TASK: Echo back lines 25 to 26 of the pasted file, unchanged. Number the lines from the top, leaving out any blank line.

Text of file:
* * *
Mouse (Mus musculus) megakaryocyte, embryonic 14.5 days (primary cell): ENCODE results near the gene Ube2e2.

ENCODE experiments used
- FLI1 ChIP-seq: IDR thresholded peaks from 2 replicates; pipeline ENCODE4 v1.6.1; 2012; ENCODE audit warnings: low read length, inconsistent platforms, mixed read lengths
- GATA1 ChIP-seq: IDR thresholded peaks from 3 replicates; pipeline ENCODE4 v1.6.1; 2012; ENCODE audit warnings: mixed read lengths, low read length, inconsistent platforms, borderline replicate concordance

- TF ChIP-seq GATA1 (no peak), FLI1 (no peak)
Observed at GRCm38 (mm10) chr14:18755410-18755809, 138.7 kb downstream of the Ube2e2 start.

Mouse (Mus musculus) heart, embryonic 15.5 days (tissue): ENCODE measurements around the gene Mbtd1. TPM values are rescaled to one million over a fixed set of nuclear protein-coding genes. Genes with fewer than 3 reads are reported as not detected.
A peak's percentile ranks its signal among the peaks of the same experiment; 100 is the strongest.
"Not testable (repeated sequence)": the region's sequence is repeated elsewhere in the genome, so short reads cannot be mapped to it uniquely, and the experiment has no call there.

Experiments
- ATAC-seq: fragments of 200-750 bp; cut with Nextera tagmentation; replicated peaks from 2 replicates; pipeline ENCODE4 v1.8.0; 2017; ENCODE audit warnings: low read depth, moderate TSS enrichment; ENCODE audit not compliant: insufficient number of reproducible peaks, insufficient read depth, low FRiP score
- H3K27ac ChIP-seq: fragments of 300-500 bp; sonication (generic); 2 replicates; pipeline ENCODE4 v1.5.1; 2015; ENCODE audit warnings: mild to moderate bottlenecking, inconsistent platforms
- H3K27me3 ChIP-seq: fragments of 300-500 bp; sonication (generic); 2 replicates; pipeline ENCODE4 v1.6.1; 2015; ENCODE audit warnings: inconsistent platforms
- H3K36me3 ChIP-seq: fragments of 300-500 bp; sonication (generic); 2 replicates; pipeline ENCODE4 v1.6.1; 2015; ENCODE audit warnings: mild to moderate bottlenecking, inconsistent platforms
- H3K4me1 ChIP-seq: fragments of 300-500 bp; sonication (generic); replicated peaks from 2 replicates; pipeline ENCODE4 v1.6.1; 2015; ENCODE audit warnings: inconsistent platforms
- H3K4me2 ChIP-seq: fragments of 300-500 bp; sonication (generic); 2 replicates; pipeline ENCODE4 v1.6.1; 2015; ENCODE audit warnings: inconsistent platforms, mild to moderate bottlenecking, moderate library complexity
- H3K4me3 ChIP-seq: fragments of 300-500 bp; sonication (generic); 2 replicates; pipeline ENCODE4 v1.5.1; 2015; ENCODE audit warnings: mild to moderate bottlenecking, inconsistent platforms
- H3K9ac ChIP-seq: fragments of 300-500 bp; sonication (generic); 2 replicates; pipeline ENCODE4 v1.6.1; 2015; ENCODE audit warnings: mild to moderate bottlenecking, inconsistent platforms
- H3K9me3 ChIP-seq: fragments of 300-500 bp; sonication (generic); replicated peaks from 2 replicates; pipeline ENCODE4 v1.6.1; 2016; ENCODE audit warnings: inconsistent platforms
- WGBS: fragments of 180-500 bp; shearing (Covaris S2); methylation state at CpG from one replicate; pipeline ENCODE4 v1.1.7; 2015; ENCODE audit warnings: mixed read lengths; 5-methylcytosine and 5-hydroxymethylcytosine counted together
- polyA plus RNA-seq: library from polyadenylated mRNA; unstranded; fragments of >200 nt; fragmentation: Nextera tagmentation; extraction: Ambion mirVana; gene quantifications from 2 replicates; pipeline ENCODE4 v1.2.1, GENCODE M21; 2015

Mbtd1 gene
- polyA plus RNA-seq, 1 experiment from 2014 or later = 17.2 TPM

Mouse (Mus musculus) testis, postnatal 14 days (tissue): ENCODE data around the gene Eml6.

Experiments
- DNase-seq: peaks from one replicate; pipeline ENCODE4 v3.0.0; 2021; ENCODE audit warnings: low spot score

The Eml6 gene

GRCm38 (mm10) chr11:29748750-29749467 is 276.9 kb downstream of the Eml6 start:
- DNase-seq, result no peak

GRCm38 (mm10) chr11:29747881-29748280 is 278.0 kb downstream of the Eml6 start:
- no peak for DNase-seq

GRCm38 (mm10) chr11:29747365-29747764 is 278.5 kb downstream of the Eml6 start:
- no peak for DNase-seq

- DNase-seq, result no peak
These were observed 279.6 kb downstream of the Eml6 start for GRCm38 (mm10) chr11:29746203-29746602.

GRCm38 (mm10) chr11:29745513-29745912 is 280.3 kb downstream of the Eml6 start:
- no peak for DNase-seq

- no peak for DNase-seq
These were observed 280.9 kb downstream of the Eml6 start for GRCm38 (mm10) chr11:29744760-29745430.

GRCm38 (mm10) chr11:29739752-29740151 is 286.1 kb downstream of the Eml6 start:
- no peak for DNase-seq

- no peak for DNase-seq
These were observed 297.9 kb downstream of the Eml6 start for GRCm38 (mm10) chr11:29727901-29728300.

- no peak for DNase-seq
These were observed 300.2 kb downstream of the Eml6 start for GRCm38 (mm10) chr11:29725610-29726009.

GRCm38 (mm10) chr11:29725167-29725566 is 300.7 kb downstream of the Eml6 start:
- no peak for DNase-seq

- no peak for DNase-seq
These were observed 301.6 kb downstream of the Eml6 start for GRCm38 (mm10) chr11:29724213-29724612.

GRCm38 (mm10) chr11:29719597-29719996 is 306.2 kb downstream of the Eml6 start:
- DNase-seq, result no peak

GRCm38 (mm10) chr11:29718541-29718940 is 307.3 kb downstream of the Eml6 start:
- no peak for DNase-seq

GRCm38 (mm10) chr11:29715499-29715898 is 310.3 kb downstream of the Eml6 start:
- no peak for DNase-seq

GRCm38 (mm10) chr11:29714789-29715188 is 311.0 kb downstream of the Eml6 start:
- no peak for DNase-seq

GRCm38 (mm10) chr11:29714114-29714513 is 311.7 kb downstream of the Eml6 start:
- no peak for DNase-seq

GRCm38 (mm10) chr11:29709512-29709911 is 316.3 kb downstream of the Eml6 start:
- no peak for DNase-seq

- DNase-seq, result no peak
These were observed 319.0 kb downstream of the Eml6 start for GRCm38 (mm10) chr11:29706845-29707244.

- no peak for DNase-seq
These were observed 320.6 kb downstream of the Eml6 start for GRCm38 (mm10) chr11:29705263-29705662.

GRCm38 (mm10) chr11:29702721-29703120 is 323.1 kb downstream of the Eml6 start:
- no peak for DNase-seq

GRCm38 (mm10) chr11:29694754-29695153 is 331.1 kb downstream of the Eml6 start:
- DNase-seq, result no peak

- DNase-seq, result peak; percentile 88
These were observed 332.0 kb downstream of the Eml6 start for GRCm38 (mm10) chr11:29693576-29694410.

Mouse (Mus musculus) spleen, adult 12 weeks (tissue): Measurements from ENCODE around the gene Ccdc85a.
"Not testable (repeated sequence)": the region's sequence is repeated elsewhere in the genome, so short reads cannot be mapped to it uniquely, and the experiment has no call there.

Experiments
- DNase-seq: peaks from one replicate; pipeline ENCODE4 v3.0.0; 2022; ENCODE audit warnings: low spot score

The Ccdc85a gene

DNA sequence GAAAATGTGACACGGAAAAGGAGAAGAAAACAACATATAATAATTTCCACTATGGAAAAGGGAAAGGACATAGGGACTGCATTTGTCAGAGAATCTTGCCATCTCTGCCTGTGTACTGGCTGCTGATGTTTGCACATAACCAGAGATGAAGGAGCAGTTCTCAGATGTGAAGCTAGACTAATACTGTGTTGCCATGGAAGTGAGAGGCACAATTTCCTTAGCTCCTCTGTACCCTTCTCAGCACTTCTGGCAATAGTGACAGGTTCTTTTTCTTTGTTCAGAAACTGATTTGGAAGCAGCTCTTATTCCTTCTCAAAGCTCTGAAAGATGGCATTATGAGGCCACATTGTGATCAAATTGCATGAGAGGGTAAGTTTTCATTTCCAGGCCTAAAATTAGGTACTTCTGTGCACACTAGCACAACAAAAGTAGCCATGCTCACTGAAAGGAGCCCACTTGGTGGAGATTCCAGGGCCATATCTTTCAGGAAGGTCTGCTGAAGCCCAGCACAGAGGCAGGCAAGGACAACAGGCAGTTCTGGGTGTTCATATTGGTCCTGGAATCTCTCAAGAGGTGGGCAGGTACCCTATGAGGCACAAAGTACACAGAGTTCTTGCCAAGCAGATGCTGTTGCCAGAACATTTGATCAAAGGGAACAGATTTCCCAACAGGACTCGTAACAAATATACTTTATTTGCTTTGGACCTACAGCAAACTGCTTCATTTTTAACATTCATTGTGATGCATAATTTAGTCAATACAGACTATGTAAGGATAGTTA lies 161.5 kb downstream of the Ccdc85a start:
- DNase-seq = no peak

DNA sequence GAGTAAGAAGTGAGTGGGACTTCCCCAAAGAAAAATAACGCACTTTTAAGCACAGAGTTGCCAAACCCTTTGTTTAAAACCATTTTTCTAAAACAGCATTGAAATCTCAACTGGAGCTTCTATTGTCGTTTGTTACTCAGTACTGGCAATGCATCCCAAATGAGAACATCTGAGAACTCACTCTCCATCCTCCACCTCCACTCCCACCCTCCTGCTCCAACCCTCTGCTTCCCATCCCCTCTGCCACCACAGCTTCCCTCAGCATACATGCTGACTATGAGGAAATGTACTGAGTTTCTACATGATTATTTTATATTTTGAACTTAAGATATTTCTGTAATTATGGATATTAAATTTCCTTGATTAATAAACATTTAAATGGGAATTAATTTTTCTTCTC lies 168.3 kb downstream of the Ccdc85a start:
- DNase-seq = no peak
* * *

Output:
Experiments
- DNase-seq: peaks from one replicate; pipeline ENCODE4 v3.0.0; 2021; ENCODE audit warnings: low spot score